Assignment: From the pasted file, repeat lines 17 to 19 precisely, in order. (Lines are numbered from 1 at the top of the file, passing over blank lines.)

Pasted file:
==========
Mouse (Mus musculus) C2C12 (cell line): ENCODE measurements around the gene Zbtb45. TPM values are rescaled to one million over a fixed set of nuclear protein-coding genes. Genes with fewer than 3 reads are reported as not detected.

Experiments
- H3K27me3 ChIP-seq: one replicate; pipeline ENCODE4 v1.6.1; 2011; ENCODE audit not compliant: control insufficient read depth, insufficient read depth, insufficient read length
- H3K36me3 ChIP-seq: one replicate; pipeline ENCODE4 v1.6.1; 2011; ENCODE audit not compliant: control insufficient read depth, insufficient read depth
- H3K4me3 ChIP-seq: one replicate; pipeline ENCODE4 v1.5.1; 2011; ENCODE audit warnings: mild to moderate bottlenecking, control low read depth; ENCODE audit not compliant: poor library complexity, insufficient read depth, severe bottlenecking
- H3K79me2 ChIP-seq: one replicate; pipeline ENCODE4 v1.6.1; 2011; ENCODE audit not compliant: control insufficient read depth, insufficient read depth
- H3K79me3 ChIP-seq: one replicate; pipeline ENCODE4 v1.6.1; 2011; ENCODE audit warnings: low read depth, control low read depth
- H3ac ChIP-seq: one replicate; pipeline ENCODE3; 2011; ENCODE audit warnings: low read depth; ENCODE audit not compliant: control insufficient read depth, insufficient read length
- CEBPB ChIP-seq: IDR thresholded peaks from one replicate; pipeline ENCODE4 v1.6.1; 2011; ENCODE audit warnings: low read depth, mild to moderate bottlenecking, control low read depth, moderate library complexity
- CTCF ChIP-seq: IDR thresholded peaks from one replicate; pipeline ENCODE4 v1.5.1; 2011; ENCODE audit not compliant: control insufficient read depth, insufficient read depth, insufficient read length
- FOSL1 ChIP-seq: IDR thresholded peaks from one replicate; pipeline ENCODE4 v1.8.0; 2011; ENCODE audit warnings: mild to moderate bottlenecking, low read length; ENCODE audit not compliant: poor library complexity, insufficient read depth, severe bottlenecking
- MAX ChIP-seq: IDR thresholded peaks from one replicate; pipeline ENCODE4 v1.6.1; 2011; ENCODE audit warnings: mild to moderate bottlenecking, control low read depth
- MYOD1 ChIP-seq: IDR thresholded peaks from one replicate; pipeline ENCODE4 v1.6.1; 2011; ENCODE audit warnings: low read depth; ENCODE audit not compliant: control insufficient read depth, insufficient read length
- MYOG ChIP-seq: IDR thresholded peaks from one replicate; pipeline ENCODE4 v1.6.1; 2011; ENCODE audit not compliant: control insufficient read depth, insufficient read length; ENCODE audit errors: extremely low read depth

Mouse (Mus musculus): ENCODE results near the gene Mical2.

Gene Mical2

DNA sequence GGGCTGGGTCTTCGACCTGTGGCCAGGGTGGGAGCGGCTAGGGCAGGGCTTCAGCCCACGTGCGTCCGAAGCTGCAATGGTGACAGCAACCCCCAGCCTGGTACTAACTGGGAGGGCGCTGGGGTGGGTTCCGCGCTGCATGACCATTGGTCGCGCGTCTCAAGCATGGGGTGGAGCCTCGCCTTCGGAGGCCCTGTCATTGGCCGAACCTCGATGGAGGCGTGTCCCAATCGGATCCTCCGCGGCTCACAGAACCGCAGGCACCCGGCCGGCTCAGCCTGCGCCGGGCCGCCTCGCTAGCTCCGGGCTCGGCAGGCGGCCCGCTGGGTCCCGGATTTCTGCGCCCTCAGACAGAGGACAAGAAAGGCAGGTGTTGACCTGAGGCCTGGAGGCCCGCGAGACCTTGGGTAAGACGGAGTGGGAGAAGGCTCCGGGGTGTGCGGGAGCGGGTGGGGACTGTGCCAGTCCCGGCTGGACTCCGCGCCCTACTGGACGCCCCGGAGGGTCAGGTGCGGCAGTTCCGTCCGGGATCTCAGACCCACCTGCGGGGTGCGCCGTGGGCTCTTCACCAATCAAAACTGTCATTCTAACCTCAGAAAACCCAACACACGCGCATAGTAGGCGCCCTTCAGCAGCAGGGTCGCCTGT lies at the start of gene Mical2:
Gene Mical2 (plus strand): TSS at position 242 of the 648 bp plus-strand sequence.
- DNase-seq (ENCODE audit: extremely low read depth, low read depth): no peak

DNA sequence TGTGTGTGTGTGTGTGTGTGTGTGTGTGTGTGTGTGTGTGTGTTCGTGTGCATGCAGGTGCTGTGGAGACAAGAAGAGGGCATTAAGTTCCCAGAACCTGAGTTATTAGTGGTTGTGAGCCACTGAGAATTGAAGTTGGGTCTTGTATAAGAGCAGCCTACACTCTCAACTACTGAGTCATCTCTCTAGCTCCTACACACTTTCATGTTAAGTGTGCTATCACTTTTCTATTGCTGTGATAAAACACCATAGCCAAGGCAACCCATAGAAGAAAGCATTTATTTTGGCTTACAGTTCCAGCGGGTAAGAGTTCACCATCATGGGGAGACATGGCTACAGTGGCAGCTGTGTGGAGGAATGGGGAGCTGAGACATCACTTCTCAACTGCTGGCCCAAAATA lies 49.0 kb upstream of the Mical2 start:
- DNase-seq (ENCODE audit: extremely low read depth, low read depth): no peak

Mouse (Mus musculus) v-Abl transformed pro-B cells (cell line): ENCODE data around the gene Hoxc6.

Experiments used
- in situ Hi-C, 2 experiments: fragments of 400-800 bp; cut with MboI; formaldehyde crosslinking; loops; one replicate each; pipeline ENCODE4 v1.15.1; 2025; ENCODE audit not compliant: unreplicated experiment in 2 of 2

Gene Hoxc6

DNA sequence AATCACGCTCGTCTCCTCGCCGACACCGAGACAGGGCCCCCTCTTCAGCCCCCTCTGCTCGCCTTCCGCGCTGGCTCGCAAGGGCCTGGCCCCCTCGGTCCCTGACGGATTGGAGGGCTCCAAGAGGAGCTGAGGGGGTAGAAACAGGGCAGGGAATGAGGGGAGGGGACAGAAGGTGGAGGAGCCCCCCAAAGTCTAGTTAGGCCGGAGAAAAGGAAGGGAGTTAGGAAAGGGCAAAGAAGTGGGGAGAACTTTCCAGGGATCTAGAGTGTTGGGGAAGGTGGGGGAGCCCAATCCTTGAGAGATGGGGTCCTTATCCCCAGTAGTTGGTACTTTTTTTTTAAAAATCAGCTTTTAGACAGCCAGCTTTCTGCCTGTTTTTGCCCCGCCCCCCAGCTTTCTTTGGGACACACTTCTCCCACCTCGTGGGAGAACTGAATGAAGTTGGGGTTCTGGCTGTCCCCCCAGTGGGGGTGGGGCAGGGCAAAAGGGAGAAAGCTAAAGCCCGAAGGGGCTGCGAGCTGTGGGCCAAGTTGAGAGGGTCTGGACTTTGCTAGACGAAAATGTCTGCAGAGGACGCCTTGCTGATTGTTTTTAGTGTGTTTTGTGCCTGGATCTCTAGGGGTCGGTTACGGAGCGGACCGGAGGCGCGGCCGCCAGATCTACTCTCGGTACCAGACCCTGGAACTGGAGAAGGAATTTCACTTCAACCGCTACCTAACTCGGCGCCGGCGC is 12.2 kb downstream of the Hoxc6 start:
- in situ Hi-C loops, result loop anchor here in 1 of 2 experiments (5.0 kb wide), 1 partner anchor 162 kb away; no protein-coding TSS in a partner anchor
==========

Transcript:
DNA sequence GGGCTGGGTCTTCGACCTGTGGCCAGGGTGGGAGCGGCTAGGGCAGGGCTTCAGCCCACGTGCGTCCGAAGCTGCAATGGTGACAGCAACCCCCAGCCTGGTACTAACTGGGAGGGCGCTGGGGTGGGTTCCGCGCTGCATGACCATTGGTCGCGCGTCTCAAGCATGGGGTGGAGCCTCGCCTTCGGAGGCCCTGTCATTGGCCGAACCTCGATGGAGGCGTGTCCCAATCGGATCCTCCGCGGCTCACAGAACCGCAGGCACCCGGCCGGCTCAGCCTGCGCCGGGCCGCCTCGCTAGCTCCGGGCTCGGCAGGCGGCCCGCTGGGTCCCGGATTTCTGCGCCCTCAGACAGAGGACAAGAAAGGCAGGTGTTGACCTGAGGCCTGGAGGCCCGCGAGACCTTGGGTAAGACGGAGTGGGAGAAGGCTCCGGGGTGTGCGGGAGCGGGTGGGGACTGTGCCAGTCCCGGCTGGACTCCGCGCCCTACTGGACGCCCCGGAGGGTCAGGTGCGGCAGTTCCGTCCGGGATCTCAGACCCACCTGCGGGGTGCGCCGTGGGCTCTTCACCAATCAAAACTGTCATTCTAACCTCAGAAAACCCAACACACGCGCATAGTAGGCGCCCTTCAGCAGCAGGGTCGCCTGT lies at the start of gene Mical2:
Gene Mical2 (plus strand): TSS at position 242 of the 648 bp plus-strand sequence.
- DNase-seq (ENCODE audit: extremely low read depth, low read depth): no peak